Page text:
Lexical tracesTyr/Tiw had become relatively unimportant compared to Odin/Woden in both North and West Germanic, and specifically in the sphere of organized warfare. Traces of the god remain, however, in Tuesday (Old English tíwesdæg "Tiw's day"; Old Frisian tîesdei, Old High German zîestag, Old Norse týsdagr), named after Tyr in both the North and the West Germanic languages (corresponding to Martis dies, dedicated to the Roman god of war and the father-god of Rome, Mars) and also in the names of some plants: Old Norse Týsfiola (after the Latin Viola Martis), Týrhialm (Aconitum, one of the most poisonous plants in Europe whose helmet-like shape might suggest a warlike connection) and Týviðr, "Tý's wood", in the Helsingor Tiveden may also be named after Tyr, or reflecting Tyr as a generic word for "god" (i.e., the forest of the gods). In Norway the parish and municipality of Tysnes are named after the god.
Tiwaz runeThe t-rune ᛏ is named after Tyr, and was identified with this god., the reconstructed Proto-Germanic name is *Tîwaz. The rune is sometimes also referred to as *Teiwaz, or spelling variants.
The rune was also compared with Mars as in the Icelandic rune poem:
- Thisted, Jutland, Denmark - Tyr's Stead.
- Tyrseng ("Tyr's Meadow"), Viby, Jutland, Denmark. Once a stretch of meadow near a stream called Dødeå ("Stream of the Dead" or "Dead Stream"), where ballgame courts now exist. Viby contained another theonym; Onsholt ("Odin's Holt") and religious practices associated with Odin and Tyr may have occurred in these places. A spring dedicated to Holy Neils that was likely a Christianization of prior indigenous pagan practice also exists in Viby and the city itself may mean "the settlement by the sacred site". Traces of sacrifices going back 2,500 years have been found in Viby.
- Tiveden, Sweden - Tyr's Woods
- Tysnes, Norway - Tyr's Headland
Personal namesIcelandic has a number of male names that are derived from Týr. Apart from Týr itself: Angantýr, Bryntýr, Hjálmtýr, Hrafntýr, Sigtýr, Valtýr and Vigtýr. When Týr is used in this way, joined to another name, it takes on a more general meaning of "a god" instead of referring to the god Týr.
The meaning of a name such as Hrafntýr (Hrafn means raven) is raven-god, god of the ravens. This would be a referral to Odin, who is the god of the ravens. Same thing happens with Valtýr, which means god of the slain, again referring to Odin.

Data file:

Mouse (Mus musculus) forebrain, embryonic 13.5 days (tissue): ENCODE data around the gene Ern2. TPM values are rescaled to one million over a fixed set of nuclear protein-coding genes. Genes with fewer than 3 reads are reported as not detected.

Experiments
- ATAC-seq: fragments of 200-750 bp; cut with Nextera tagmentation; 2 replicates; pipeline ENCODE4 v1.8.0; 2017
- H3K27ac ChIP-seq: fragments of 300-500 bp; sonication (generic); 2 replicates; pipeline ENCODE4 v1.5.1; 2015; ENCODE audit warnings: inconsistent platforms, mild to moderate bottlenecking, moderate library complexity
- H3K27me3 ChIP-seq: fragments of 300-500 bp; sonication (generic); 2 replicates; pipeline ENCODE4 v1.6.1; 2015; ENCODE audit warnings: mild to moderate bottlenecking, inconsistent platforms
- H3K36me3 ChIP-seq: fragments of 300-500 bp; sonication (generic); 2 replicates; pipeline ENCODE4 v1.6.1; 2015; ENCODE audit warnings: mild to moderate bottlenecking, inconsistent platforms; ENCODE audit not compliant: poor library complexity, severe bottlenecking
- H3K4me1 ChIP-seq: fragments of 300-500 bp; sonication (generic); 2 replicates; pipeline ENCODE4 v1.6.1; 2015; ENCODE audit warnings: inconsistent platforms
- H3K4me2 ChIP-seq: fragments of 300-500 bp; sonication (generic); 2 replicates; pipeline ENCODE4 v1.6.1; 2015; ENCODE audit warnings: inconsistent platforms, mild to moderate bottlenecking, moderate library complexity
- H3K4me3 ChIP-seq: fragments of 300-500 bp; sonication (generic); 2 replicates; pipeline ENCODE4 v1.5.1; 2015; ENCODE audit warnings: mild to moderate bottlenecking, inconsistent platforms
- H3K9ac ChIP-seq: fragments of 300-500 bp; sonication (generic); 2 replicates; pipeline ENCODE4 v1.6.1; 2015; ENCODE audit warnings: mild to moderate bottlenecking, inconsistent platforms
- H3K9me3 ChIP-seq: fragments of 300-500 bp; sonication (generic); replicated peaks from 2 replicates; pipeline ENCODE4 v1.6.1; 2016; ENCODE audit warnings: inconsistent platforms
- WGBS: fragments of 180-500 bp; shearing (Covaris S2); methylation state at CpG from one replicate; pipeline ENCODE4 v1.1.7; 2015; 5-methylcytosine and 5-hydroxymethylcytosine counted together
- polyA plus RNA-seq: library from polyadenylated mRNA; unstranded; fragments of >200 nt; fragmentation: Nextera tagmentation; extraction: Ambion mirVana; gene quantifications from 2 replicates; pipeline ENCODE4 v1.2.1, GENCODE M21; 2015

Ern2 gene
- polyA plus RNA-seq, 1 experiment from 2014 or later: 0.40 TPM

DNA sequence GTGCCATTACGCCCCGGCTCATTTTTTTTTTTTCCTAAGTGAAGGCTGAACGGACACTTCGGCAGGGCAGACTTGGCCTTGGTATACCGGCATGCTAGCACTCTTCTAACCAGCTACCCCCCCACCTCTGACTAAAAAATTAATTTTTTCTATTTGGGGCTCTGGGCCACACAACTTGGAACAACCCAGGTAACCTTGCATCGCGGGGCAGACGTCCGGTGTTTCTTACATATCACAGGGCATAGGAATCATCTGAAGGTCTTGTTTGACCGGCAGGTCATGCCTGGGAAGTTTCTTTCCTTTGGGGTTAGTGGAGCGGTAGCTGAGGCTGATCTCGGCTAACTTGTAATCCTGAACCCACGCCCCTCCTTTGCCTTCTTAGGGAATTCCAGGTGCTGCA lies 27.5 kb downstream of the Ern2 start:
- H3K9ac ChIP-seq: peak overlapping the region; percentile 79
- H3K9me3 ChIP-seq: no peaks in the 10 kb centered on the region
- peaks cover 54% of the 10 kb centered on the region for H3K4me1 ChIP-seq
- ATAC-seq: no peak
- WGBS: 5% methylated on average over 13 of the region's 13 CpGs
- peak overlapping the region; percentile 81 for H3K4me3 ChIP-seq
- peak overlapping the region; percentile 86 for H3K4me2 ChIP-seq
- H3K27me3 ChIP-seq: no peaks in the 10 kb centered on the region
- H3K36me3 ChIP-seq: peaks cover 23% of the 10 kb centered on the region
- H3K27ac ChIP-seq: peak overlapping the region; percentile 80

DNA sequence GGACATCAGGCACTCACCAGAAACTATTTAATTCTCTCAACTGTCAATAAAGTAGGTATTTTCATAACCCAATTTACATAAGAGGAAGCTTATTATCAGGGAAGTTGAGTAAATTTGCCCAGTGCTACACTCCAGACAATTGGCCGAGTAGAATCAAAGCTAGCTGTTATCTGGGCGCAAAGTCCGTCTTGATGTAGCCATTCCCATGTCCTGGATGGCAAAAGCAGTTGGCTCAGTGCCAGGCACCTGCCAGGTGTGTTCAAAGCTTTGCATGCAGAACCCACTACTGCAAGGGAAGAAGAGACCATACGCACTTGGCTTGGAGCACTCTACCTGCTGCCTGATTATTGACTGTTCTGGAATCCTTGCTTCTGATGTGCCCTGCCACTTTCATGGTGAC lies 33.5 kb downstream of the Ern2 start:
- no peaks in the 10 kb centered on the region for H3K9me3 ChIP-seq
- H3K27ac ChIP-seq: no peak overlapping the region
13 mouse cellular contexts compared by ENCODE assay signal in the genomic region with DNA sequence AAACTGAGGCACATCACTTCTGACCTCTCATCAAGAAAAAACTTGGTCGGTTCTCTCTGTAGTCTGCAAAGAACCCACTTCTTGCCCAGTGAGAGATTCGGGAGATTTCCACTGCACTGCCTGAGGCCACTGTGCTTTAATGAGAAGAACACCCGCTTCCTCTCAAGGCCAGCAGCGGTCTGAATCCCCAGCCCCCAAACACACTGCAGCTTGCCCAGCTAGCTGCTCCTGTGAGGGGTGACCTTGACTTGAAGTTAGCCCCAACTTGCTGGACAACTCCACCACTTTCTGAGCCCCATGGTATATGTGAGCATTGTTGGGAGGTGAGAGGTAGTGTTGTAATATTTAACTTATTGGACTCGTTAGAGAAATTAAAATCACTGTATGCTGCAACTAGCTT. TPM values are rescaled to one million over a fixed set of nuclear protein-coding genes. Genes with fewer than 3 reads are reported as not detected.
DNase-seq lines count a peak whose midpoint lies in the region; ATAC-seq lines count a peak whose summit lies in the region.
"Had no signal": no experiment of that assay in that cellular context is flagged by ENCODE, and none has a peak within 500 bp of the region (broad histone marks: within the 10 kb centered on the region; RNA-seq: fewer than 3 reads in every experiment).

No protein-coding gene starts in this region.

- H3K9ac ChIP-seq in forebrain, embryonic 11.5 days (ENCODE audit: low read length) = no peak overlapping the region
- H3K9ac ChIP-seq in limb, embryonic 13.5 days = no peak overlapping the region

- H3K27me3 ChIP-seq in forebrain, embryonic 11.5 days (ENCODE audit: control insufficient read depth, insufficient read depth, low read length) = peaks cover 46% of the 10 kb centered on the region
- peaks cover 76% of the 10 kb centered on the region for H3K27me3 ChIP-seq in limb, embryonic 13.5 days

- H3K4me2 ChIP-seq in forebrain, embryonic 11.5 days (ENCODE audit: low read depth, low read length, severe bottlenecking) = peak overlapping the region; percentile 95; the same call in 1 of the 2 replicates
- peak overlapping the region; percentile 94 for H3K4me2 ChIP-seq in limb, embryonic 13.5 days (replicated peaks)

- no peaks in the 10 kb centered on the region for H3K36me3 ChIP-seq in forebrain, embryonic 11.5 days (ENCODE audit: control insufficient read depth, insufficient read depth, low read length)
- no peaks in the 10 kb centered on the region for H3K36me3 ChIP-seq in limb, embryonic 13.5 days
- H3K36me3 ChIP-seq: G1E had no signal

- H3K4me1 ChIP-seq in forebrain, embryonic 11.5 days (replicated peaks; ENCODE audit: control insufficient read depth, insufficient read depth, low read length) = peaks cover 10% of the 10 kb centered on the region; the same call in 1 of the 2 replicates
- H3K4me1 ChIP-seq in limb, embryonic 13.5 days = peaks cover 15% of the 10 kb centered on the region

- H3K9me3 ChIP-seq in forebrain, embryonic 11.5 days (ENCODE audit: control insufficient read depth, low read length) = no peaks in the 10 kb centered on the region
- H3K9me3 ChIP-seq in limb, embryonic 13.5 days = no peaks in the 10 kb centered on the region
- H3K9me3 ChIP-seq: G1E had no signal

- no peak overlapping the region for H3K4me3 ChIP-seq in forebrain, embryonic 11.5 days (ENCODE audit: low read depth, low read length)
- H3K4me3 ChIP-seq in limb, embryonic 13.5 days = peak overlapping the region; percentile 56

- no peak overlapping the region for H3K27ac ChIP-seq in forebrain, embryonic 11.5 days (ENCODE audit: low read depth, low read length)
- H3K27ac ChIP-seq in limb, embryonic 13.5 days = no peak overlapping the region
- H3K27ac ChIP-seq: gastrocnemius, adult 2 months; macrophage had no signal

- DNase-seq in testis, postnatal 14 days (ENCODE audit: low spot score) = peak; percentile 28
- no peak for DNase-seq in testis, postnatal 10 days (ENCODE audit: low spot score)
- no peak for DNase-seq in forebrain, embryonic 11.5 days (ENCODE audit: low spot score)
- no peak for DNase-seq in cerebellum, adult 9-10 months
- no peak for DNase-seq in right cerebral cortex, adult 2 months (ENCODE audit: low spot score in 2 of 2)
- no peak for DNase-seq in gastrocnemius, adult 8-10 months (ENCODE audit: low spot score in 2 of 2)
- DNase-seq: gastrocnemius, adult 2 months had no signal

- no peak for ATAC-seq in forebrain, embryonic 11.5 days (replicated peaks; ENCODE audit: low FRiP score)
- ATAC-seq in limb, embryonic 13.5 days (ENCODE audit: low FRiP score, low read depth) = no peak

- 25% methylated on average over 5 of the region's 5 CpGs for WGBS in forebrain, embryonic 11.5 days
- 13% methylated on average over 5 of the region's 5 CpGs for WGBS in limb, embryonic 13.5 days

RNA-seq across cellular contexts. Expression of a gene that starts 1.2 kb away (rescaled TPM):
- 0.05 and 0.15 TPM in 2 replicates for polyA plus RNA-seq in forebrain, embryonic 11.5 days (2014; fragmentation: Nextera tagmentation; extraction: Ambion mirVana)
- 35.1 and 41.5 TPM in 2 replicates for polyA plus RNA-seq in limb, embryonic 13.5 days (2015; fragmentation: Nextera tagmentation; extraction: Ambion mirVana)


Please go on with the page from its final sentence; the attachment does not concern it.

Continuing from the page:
Modern popular culture
Although representations of Tyr are less common than those of Thor, Odin or Loki, Tyr is often referenced or appears as a warrior figure in many modern depictions, particularly those relating to high fantasy, most prominently as the basis for Rand Al'Thor, in the series The Wheel Of Time, by Robert Jordan. Tyr is usually most identifiable by his missing arm or hand and lust for battle. The name Tyr is also mentioned in the fantasy based online game World of Warcraft as a stronghold for the Scarlet Crusade called Tyr's Hand.
ReferencesThere is a folk metal band Tyr from Faroe Islands. Official website: http://www.tyr.net/
- Runeberg Projekt − Swedish etymologic Dictonary
- Tyr in Germanic Religion
- Týr and Zisa by William Bainbridge
tyr in Tosk Albanian: Ziu
tyr in Bulgarian: Тир (бог)
tyr in Catalan: Týr
tyr in Czech: Týr
tyr in Danish: Tyr (krigsgud)
tyr in German: Tyr
tyr in Estonian: Tyr
tyr in Modern Greek (1453-): Τυρ
tyr in Spanish: Tyr
tyr in Persian: تیر (اساطیر)
tyr in Faroese: Týr (gudur)
tyr in French: Týr
tyr in Galician: Týr
tyr in Gothic: 𐍄𐌹𐌿𐍃
tyr in Croatian: Tyr
tyr in Indonesian: Tyr
tyr in Icelandic: Týr
tyr in Italian: Týr
tyr in Hebrew: טיר
tyr in Latvian: Tīrs
tyr in Lithuanian: Tiras
tyr in Dutch: Týr
tyr in Japanese: テュール
tyr in Norwegian: Ty
tyr in Norwegian Nynorsk: Ty
tyr in Polish: Tyr (bóg)
tyr in Portuguese: Tyr
tyr in Romanian: Tyr
tyr in Russian: Тюр
tyr in Simple English: Tyr
tyr in Slovenian: Tyr
tyr in Serbo-Croatian: Tyr
tyr in Finnish: Tyr
tyr in Swedish: Tyr
tyr in Vietnamese: Tyr
tyr in Turkish: Tyr
tyr in Chinese: 提爾
Aesir, Ares, Athena, Balder, Bellona, Bor, Bori, Bragi, Donar, Enyo, Forseti, Frey, Freya, Freyja, Freyr, Frigg, Frigga, Heimdall, Hel, Hertha, Hoenir, Idun, Ing, Ithunn, Loki, Mars, Minerva, Nanna, Nerthus, Njord, Njorth, Odin, Reimthursen, Sif, Sigyn, Thor, Tiu, Ull, Ullr, Vali, Vanir, Vidar, Vitharr, Wayland, Weland, Woden, Wotan, Wyrd